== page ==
So what happened? Tragically, discord within the CEC’s House of Bishops began to crack open an obviously unstable foundation. Hidden flaws were unearthed, and within a period of three months, half the bishops in the United States had departed. The house was doomed to destruction.

Our own bishop, whom we loved, attempted to recover what we had known by regrouping with the other separated bishops to start a new movement. Mark began to doubt and question. "If we are called to help bring unity to Christ's Church, why are we starting yet another denomination? If we embrace the theology of the one, holy, catholic and apostolic Church of the first millennium before the schism of 1054, why are we not submitting to the authority of that Church? Why are we trying to reinvent what already exists?"

It seemed as if suddenly several other Charismatic Episcopal priests were asking the same questions. The Internet was flooded with passionate e-mails between them. All were asking one another about Orthodoxy, especially about an almost unknown expression of Orthodoxy called the Western Rite. It was a recovery of what some would call the ancient Celtic Orthodox faith of the British Isles in the early centuries of Christianity.

In December 2006, Mark nonchalantly announced to me that he had made an appointment with Fr. Constantine Nasr. I was stunned. We weren't Greek, Russian, or Arabic, so how could we really be Orthodox? (I now smile at my ignorance.) But on December 30, our new adventure began. When Mark began to inquire of Fr. Constantine about the possibility of bringing our congregation into the Western expression of the Orthodox Church, Father's face lit up. He had been praying for two years to start a Western Rite mission. To our surprise, we discovered the Antiochians had become visionaries in the task of recovering this Western Rite of the Orthodox faith. Fr. Constantine lovingly bade us, "Come home."

So, on this final worship service as Holy Trinity CEC, were we making the right move? I watched as my husband took off his beloved priest's collar and added it to the sacrificial pile of vestments. He was serious as he gathered them up in his arms and handed them to Dru, the chief acolyte. Without rehearsal or even suggestion, Dru instinctively walked down the aisle and placed the precious garments of servanthood into Fr. Constantine's arms. The torch had been passed, and divine peace flooded the room.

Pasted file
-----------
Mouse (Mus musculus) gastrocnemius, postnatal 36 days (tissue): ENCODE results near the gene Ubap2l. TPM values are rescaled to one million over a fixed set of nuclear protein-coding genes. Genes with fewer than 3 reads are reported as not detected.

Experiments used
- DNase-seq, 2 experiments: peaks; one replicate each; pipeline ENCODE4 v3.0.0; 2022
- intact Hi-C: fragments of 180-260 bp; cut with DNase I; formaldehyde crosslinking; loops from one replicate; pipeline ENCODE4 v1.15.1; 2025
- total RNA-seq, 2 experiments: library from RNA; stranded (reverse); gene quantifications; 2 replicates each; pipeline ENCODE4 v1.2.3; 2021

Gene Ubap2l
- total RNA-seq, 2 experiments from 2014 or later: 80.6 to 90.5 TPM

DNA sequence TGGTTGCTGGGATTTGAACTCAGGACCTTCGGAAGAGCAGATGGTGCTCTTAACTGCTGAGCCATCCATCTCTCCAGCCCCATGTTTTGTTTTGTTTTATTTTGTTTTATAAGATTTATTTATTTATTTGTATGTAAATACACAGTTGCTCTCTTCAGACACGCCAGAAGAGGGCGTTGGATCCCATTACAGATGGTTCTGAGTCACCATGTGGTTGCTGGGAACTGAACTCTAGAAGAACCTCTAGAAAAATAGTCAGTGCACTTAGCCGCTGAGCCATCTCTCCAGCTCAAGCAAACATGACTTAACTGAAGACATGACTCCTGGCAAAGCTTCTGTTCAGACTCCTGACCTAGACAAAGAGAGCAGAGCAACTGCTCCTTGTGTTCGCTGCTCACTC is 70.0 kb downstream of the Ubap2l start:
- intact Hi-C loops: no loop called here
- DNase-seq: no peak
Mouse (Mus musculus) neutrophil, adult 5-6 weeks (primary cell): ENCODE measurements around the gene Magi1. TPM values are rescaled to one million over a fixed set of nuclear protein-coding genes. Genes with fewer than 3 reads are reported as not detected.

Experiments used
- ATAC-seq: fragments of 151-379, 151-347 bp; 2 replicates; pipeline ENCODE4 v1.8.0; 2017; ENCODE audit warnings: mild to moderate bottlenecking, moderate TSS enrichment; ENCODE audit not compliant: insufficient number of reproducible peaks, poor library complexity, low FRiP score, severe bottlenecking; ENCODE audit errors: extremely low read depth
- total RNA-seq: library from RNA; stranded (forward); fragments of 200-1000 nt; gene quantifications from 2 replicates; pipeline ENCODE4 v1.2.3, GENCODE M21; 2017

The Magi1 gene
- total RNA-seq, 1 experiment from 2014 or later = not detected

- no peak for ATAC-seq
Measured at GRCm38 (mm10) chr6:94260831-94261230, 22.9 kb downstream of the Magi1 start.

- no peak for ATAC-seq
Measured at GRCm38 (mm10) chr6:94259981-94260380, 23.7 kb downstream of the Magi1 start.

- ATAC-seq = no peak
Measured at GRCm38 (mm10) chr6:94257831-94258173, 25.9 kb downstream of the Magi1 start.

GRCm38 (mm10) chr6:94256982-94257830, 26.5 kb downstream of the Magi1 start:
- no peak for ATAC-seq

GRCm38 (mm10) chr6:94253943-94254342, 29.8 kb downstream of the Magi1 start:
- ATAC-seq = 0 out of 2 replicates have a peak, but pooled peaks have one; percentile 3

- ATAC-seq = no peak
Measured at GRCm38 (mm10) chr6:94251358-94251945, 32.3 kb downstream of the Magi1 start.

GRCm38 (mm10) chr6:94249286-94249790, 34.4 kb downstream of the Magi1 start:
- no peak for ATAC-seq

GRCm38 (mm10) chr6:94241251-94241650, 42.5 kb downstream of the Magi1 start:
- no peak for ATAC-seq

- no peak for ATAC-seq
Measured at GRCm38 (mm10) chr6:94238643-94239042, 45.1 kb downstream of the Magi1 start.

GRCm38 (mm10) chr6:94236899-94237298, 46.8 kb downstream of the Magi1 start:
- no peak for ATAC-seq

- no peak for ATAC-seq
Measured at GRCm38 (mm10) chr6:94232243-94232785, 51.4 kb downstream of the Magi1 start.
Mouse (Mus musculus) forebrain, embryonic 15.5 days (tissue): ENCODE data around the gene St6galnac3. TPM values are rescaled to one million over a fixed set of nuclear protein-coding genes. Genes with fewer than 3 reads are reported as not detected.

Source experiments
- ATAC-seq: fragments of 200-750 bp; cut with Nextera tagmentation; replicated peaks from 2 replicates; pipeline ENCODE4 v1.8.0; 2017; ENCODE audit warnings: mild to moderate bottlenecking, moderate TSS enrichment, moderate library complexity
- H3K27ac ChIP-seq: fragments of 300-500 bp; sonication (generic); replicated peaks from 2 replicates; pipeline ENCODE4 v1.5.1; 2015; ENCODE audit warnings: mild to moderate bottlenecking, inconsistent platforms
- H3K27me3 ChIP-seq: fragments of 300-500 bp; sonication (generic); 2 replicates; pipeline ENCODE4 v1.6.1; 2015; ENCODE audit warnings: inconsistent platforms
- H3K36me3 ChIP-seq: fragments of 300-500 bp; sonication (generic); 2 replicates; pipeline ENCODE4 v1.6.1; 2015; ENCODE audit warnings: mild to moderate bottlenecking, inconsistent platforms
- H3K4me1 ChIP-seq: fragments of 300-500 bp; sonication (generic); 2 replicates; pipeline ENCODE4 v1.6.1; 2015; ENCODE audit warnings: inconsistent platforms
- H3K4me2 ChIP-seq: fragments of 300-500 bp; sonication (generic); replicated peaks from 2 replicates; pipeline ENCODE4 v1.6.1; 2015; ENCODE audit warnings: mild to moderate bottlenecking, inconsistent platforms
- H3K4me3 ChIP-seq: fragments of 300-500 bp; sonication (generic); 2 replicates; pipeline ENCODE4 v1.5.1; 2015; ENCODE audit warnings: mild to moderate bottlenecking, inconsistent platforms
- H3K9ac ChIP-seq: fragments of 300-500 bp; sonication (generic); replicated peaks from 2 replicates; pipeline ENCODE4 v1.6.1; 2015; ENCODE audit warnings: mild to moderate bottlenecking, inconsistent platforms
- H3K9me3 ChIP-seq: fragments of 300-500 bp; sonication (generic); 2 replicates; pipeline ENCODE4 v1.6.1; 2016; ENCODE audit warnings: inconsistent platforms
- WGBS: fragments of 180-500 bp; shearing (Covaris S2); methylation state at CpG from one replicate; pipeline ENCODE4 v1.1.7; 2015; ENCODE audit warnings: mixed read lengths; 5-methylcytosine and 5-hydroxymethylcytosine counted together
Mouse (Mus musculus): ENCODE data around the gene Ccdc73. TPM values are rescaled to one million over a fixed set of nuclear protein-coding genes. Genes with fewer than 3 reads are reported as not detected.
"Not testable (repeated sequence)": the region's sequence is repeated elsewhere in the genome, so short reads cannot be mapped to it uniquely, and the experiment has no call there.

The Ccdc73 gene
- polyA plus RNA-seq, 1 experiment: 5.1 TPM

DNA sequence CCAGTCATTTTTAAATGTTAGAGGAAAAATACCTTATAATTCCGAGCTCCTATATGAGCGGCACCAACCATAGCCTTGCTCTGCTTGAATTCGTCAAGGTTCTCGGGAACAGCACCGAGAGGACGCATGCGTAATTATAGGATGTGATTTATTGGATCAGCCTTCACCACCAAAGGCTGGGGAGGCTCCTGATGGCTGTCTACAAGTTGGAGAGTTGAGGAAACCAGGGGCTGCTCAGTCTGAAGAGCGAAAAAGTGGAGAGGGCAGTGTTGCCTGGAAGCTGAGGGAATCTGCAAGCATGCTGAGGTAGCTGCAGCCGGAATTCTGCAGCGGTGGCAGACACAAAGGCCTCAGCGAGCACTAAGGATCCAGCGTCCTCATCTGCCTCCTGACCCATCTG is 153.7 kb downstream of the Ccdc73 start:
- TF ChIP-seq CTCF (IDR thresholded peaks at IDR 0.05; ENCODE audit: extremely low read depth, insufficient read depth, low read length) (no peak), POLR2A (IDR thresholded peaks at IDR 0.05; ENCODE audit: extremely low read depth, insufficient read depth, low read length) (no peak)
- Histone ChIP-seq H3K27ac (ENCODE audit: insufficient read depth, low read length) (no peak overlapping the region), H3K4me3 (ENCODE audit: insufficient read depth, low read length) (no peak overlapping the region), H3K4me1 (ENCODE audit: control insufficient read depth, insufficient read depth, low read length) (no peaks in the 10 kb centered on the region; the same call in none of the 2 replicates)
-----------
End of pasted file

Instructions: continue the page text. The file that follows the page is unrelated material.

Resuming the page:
Dramatic Changes

Months later, the changes have been dramatic. We now find ourselves worshiping in St. Elijah's beautiful Chapel of St. George. The people have so graciously and generously welcomed us, and sometimes it seems as if we have been here a long time. Yet I marvel at how far we have come in such a short time. Bishop BASIL of the Diocese of Wichita and Mid-America has bestowed upon our congregation of catechumens the name of St. Andrew, the first-called of the apostles. We are the first Western Rite mission of the Antiochian Orthodox Church in Oklahoma.

Our dynamic worship band has been exchanged for a simple keyboard that needs more volume. We sing metrical hymns rather than jazzy contemporary choruses, and we are learning the rubrics of the plainchant. Matins and Vespers are our only form of worship expression since we are on a eucharistic fast until our chrismation, scheduled for early January 2008. A regular schedule of fasting days now dots our calendars, and icons of martyrs grace our walls and bookshelves.

For emotionally charged people, it is a hard yet necessary wilderness season that is forcing us to look within and embrace obedience rather than feelings. Even Jesus "learned obedience by the things which He suffered" (Hebrews 5:8). These are days of significant transformation.

All those years of excitable worship as charismatics did not produce victory over the flesh. I've always known that God does not want robotic veneration. We are His Bride, and He created us for relationship with Him. But we were in bondage to the emotional rollercoaster of feelings without spiritual discipline.

Week after week, we came to church to encounter the awesome Presence of God. Goosebumps were a sure sign we had been visited by the Holy Spirit, and our spiritual radar was always looking for the “feel-good” feelings. Then many, if not most, would go home to become enslaved again to offenses, envy, jealousy, and covetous desires and appetites. Without our realizing it, the pleasure barometer affected our ability to "bring every thought into captivity" (2 Corinthians 10:5) and every response into obedience to Christ. Ultimately, life was based on feelings.

Even our “sacrifice of praise” was based on the standard of feeling God. Like an Olympic judge, we came away judging every aspect of the service. Producing an emotionally moving worship service became the standard for survival. If it wasn't “good,” people would leave. “Strive” became our middle name as we succumbed to the people's demands. The music had to be wonderful. The sermon couldn't be so-so; if there was a prophetic word given, we had hit the top.